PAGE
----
Friday night I was back at Anything Goes. I almost never see a show twice (Warhorse being the only recent exception, also because it was so damn good.) But I’d bombarded Joan with my enthusiasm for the show after I saw it in January, and convinced her we had to go back to see it together. I won’t repeat my discussion of the earlier performance (See my blog entry of 1/24/12), except to say that I remain just as wildly enthusiastic about the production now as I was then. There ought to be a way to keep this show running ad infinitum, so whenever New Yorkers and tourists get to feeling down in the mouth, anxious or depressed, they could just pop into Anything Goes for a fix.
Those who worried about the departure from the show of the phenomenal Sutton Foster, may rest easy. Anything Goes retains every bit of its playful spirit, its high energy, its impressive dancing and singing. Stephanie J. Block has stepped into the role of Reno Sweeney as if she’d been doing it all her life. She has considerable Broadway experience (Wicked, The Boy from Oz, Nine to Five, The Pirate Queen, etc. and the talent to sustain her fine reputation. She is clearly enjoying the role, and her voice is rich, easy and flawless. Her dancing is mighty impressive. She’s a taller, bigger-boned woman than was Sutton Foster, which makes her tight choreography and fast tap numbers all the more impressive.
For one reason or another, Joel Grey was not in the cast on Friday night. In January, I’d particularly enjoyed watching him in the role of Moonface Martin as he channeled Joe E. Brown. Initially, I was disappointed, but Grey’s very talented understudy, Robert Creighton did a completely different but no less funny take, which soon had me in stitches.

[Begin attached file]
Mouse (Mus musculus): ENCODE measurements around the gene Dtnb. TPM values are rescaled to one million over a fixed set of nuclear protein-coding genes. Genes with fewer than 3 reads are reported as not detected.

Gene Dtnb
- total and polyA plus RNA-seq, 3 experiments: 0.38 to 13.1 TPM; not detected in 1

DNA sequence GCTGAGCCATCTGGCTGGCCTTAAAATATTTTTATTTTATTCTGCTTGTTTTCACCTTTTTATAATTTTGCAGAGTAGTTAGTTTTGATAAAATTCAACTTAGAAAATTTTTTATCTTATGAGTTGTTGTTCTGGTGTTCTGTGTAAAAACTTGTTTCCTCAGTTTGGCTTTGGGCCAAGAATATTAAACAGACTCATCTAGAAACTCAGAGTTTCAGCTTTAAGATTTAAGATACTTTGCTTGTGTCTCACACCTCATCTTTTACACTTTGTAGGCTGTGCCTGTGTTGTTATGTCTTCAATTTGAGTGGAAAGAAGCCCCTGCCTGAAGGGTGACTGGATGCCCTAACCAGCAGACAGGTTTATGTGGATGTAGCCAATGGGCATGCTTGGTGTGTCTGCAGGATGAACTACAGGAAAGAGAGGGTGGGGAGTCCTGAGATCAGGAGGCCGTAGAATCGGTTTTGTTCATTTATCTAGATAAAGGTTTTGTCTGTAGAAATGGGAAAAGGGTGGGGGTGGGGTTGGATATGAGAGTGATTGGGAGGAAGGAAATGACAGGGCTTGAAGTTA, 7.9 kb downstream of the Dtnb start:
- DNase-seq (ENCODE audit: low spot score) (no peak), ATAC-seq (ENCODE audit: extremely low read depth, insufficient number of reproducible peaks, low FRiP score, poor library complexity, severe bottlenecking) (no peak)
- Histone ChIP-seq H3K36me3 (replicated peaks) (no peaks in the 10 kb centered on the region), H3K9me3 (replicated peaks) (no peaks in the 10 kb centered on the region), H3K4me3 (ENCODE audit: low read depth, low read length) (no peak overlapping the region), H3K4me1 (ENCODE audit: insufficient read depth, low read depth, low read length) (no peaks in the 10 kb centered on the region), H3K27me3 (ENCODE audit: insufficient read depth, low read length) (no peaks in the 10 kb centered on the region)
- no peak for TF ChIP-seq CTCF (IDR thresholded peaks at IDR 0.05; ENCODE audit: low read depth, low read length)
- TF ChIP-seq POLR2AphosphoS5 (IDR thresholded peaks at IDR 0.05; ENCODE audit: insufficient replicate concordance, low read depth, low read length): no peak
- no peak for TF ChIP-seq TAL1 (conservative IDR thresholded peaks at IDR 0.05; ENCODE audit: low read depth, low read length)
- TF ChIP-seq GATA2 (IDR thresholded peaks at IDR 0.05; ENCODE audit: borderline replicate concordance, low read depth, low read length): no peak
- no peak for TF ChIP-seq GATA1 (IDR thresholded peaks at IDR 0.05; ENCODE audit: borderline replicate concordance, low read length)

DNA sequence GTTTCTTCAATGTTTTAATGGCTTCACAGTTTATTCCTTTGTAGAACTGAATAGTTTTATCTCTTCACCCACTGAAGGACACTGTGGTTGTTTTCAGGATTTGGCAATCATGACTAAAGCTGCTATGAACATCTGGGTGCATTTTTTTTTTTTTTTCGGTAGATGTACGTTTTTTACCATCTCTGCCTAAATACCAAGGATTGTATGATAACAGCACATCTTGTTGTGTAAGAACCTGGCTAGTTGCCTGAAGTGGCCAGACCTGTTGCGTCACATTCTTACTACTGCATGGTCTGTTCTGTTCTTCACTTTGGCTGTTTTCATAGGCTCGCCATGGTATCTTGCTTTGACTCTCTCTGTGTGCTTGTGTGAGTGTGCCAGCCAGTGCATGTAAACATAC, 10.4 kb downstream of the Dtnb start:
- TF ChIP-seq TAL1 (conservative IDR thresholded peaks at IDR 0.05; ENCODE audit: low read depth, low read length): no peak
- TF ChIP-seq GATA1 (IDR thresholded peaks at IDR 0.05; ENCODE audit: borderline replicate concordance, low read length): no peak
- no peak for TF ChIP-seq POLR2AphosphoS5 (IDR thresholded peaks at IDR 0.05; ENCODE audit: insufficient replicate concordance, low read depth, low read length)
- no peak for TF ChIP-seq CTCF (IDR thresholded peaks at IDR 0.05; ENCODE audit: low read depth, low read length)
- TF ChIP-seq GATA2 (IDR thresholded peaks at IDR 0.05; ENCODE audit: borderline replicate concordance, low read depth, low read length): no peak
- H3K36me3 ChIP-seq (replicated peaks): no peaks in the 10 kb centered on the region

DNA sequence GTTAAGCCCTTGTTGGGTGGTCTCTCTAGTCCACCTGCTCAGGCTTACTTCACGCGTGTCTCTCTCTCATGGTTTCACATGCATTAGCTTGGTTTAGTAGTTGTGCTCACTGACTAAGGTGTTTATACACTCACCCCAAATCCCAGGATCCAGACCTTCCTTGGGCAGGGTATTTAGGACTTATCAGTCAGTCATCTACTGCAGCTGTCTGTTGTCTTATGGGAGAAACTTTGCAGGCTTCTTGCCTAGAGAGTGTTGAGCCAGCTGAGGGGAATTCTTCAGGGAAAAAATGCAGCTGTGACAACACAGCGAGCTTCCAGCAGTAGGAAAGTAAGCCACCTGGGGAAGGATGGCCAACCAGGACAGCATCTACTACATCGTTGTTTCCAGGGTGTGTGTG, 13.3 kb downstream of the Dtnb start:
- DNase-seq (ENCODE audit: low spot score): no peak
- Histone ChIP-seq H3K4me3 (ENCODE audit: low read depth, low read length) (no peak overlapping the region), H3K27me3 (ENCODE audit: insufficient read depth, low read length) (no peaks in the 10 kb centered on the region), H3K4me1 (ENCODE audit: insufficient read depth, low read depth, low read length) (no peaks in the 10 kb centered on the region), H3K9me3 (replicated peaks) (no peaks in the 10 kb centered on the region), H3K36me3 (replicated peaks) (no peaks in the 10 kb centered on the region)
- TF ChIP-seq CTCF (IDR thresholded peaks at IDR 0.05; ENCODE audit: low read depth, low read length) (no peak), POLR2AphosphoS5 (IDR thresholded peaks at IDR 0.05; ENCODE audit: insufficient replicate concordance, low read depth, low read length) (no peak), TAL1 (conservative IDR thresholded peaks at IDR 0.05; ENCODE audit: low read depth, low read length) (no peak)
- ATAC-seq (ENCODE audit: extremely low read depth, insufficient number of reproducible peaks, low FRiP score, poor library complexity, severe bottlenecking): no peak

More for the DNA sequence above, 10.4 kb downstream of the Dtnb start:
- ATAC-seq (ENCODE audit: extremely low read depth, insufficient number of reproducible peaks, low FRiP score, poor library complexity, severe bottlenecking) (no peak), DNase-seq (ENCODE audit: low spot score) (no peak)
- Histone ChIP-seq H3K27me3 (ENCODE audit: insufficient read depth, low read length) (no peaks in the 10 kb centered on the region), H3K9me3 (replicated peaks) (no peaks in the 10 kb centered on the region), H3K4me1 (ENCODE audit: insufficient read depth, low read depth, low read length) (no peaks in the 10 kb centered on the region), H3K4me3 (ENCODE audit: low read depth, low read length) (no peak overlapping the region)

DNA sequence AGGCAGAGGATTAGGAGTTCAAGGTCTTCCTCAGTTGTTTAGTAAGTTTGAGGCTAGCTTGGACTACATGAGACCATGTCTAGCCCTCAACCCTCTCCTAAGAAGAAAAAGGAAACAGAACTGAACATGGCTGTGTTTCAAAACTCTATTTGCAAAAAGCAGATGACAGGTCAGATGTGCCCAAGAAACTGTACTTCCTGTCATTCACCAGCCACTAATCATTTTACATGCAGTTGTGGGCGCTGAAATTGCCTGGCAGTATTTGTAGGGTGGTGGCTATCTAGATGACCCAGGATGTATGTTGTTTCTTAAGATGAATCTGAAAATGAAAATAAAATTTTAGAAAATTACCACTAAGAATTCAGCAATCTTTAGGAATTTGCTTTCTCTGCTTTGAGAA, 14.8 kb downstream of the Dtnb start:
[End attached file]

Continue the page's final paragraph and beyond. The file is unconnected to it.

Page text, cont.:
I was particularly drawn this time to the work of John McMartin, who plays the modest but hilarious role of the elderly intoxicated Yalie, Elisha Whitney. We’ve all seen him in dozens of movies without especially identifying his name, and he’s a five-time Tony nominee. Now 82 years old, he’s keeping up with the best of the youngsters out there on stage, having a ball, singing and dancing his heart out. And he’s great! We should all be so fortunate as to reach 82 in his health and state of mind, and with his agility. He defines the expression, “a real trouper.”
And finally, to my greatregret, I believe I failed to mention in January the terrific performance of Colin Donnell, in the male lead role of Billy Crocker. A relative newcomer, he’s not only a very funny actor, but a fantastic singer-dancer combination. Ah, that it could be as easy as he makes it look! My guess is we’ll see a lot more of him down the pike.
Anything Goes is a sure-fire cure for what ails ya.’ May it run for years. I’ll be back!